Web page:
US deal for Strangerland

26 January, 2015 by Don Groves

A new US distributor has acquired first-time feature director Kim Farrant’s Strangerland after its world premiere in the World Cinema Dramatic Competition at Sundance.

Alchemy (formerly Millennium Entertainment) will release the drama starring Nicole Kidman, Joseph Fiennes and Hugo Weaving in a deal brokered by CAA. Bill Lee launched Alchemy after a management-buy out of Millennium, backed with a $US40 million credit line.

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The deal is worth at least $US1.5 million and will guarantee theatrical release in 15 US markets, The Wrap reported after Deadline.com broke the story.

Transmission Films has the Australian/NZ rights to the drama produced by Naomi Wenck and Macdara Kelleher, scripted by Fiona Seres and Michael Kinirons. The plot follows Kidman and Fiennes as they search for their teenage children played by model Maddison Brown in her acting debut and Nicholas Hamilton (Mako: Island of Secrets), who disappear in the Outback.

Weaving portrays the cop who leads the investigation, with Lisa Flanagan (The Gods of Wheat Street, Redfern Now) as an Indigenous woman who is having an affair with Weaving character and Meyne Wyatt (The Sapphires, Redfern Now) as a handyman who works for the couple.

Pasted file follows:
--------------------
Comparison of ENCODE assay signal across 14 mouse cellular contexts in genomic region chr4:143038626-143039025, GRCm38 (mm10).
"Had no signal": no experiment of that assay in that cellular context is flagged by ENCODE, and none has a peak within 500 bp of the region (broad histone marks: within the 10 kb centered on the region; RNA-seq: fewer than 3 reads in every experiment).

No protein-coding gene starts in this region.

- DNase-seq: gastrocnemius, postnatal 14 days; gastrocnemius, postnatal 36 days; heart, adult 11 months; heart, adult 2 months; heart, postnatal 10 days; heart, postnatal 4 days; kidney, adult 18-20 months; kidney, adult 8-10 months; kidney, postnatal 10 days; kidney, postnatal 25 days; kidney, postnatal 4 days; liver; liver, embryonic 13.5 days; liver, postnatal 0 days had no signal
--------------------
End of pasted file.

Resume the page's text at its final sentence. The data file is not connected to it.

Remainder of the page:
IndieWire’s Anne Thompson described Strangerland as a “sexily atmospheric and disturbing Outback drama starring an excellent Nicole Kidman.”

The Hollywood Reporter’s Boyd van Hoeij was ambivalent, praising the performances but lamenting a lack of chemistry between Kidman and Fiennes and an inability to fully develop the mystery angle and police investigation.

The Film Stage’s Heath Jones opined that while the film “can feel over-extended at points, often suffering from melodrama that seems to go from zero to one hundred in a second, it is Kidman and Fiennes’ expert balance of their characters’ noble and deplorable acts that keep the viewer wanting more…. While many moments of Strangerland can be hard to watch, one certainly does not want to look away.”

However The Playlist’s Jenni Miller labelled the plot as deeply confused, declaring, “Director Kim Farrant makes good use of the Australian landscape and her stars, but after a few sunrises and sunsets, it all begins to blur together.”

Farrant, who has signed with the US agency Gersh, directed episodes of TV’s Rush and the documentary Naked on the Inside.

 

 

 

 

 

 

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